According to a preferred embodiment of the invention, the above object is achieved by a microwave oscillator which comprises the combination of the following elements: (a) a housing which defines a cavity in which microwave radiation is produced by an internally mounted source of microwave energy; (b) a tuning member projecting into the microwave cavity through a hole formed in a wall of the housing, the length of the projection of such member into the cavity determining, in part, the frequency of the microwave energy produced by the oscillator; and (c) a tubular support member mounted on and extending outwardly from the housing for supporting the tuning member by one end in a position such that such tuning member projects through the hole and into the cavity, such support member and such housing being comprised of different materials having substantially different coefficients of thermal expansion.

According to a particularly preferred embodiment, the housing is made of zinc, the tuning member is made of steel, and the support member is made of polyethylene. To prevent microwave energy from leaking from the cavity through the hole in the housing, a microwave filter is provided in the hole.

The invention and its various advantages will be better understood from the ensuing detaile description of a preferred embodiment, reference being made to the accompanying drawings, wherein like reference characters represent like parts.

BRIEF DESCRIPTION OF THE DRAWINGS

FIG. 1 is a schematic cross-sectional illustration of a prior art temperature-compensated microwave oscillator;

FIG. 2 is a cross-sectional illustration of a temperature-compensated microwave oscillator embodying the present invention;

FIG. 3 is a side elevation of the FIG. 2 apparatus; and

FIG. 4 is an enlarged view of a portion of the FIG. 2 apparatus.

DETAILED DESCRIPTION OF PREFERRED EMBODIMENTS

Referring now to the drawings, FIG. 1 schematically illustrates a conventional Gunn oscillator 10 comprising a metal housing 12 which defines a cavity 14. A Gunn diode 16 is supported within the cavity between the side walls 12A and 12B of the housing. When energized with electrical current, diode 16 produces microwave energy which is broadcast into space by an antenna or horn 18. The frequency of this energy is determined by several parameters, including the size and shape of the cavity. As the ambient temperature changes, the metal housing increases or decreases in size, and the distance D between the diode and the back wall 12C of the housing changes. The shorter the distance D, the higher the frequency of oscillation, and vice versa. A tuning rod 20 is supported at one end 20A by the end wall 22A of a chimney 22 which is integral with housing wall 12B. Member 20 is commonly provided with threads which mate with threads in end wall 22A so that, by rotating member 20 about its longitudinal axis, the lateral position of the free end 20A of member 20 can be adjusted. The extent to which member 20 projects into the cavity determines the final resonant frequency of the oscillator, the further in, the lower the frequency. Usually, the nominal distance D is chosen to produce a frequency about 10% higher than the desired frequency, and the final frequency is adjusted downward by adjusting the position of the tuning member.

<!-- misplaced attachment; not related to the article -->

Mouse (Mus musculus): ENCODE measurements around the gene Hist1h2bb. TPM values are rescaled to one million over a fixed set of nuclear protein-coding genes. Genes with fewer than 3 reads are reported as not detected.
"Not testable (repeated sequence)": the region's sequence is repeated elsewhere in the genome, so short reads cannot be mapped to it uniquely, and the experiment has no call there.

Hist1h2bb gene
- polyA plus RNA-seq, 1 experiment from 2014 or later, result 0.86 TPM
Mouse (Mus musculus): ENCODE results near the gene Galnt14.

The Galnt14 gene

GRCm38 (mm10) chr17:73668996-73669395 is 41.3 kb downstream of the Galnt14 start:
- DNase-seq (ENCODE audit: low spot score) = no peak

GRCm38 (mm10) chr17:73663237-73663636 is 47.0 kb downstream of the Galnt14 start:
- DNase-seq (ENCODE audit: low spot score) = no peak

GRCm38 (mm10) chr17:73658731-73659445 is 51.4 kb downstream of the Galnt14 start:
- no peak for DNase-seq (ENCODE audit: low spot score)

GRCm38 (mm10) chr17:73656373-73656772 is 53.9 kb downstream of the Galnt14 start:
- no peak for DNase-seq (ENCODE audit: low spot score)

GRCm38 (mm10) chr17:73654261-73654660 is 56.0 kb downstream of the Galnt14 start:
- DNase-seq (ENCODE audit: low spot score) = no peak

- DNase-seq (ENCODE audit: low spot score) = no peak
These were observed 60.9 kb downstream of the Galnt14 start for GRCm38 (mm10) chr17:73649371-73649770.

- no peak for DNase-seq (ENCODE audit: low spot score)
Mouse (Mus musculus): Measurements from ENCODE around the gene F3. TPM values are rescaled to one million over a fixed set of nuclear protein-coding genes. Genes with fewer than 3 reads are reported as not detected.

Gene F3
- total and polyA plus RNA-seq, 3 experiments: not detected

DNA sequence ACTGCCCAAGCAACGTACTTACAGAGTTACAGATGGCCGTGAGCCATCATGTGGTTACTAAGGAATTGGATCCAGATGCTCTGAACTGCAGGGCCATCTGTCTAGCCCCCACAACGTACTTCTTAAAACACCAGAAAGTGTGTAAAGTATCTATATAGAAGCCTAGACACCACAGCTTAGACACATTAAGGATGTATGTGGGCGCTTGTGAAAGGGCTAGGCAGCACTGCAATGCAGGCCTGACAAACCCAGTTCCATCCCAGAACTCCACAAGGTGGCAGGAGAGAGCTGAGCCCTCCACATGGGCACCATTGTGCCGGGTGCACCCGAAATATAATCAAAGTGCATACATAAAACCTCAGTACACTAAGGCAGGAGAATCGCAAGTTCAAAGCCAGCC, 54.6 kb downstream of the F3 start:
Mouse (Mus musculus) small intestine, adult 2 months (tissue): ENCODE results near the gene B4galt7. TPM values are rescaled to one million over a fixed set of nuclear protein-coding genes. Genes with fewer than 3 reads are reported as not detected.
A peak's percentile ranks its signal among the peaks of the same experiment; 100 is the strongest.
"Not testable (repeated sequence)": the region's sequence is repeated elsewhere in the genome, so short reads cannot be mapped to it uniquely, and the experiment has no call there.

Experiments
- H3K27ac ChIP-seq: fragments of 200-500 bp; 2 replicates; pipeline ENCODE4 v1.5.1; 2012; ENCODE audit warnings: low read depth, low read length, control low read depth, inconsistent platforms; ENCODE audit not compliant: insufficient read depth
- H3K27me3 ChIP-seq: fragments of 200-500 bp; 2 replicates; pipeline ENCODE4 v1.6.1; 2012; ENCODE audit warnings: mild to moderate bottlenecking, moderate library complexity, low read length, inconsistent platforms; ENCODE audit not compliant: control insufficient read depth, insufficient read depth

In the FIG. 1 device, housing 12 is usually made of aluminum, zinc or copper, and the tuning member is made of some material, usually alumina, having a lower coefficient of thermal expansion. Thus, it will be appreciated that, as the temperature increases and chimney 22 increases in length, end wall 22A tends to extract the tuning member from the cavity, assuming member 20 grows in length at a lesser rate with increased temperature than does the chimney. Since an increase in D has the effect of lowering the resonant frequency, and an increase in the length of the chimney has the effect of increasing the frequency, the temperature-compensating effect on frequency is apparent. The effectiveness of this temperature-compensation scheme is largely dependent on selecting the right materials, and the material of the tuning rod is usually dictated by the material of housing 12.

Now in accordance with the present invention, the above-mentioned dependency is eliminated by forming chimney 22 from a material other than that of the oscillator housing, preferably from a material having a coefficient of thermal expansion substantially greater than those of conventional housing metals. By using a material such as polyethylene, which has a thermal coefficient about six times that of zinc, and twenty times that of steel, a low-cost tuning member, such as a steel screw, can be used to provide a low-cost and physically compact solution to temperature compensation.